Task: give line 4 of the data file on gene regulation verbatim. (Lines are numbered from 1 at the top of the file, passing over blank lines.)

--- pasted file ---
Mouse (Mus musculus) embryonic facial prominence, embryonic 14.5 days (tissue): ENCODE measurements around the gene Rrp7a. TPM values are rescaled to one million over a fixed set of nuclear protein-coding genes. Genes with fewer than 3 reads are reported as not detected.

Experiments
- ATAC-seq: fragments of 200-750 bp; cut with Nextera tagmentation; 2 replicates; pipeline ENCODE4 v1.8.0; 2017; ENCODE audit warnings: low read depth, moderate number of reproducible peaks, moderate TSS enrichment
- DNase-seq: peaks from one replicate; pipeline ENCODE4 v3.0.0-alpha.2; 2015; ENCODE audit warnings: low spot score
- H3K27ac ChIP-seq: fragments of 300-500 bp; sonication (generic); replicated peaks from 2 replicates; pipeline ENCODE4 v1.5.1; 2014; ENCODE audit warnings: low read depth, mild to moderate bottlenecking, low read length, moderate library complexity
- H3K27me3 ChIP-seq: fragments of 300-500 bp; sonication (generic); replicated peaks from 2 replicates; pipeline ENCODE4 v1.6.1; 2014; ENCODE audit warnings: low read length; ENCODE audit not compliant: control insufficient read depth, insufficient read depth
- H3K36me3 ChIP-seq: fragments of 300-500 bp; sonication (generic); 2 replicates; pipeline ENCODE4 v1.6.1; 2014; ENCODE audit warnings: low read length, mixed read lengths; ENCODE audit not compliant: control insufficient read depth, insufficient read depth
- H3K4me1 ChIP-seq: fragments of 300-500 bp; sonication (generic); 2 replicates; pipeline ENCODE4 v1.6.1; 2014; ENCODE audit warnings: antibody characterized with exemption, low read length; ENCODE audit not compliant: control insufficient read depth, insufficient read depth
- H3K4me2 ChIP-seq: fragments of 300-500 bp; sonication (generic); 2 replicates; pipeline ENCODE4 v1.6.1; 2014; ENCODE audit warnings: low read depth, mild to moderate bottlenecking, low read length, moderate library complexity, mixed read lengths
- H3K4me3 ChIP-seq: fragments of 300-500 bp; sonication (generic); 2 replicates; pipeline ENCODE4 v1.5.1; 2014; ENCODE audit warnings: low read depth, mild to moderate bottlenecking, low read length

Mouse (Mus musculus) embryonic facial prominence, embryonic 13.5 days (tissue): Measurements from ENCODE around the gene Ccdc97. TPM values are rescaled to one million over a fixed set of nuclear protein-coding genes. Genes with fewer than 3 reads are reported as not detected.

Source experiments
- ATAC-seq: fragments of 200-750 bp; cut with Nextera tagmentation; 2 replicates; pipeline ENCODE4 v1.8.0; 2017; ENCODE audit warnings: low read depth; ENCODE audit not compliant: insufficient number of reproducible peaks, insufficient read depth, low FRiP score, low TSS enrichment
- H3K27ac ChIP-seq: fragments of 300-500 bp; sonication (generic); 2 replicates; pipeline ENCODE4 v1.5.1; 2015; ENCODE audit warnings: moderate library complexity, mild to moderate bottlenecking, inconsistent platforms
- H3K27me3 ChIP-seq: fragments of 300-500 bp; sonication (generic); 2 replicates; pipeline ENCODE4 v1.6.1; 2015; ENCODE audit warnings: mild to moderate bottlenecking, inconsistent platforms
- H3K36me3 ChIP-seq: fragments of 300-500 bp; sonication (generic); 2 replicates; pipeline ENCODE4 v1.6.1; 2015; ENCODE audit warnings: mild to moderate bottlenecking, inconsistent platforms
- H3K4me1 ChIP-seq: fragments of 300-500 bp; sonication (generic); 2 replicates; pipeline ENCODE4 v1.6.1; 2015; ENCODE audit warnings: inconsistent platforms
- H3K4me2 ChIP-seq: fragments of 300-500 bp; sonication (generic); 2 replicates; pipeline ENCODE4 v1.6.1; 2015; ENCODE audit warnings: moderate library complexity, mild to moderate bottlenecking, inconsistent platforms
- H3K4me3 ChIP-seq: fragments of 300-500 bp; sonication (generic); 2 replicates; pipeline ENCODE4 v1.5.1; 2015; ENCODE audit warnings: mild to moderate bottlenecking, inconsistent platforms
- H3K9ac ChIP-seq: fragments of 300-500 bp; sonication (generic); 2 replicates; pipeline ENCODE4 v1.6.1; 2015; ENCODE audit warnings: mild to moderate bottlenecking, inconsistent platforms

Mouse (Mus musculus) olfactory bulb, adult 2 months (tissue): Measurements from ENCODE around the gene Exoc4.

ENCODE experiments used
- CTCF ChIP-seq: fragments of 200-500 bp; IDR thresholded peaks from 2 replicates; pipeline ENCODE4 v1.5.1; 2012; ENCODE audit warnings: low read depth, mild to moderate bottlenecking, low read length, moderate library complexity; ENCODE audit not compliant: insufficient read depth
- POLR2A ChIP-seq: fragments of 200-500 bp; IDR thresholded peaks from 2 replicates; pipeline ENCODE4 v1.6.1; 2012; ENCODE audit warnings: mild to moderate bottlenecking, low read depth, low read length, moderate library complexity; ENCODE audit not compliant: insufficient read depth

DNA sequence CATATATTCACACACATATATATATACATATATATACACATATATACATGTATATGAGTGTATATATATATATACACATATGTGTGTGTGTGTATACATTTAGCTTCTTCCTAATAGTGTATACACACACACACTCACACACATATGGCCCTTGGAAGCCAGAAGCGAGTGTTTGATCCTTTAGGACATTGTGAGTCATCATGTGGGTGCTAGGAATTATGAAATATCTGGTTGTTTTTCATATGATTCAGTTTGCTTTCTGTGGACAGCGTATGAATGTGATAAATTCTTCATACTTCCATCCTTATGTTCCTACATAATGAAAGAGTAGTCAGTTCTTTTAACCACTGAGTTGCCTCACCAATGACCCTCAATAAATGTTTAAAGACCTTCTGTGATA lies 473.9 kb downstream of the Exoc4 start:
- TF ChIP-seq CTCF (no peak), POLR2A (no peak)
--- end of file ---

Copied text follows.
- DNase-seq: peaks from one replicate; pipeline ENCODE4 v3.0.0-alpha.2; 2015; ENCODE audit warnings: low spot score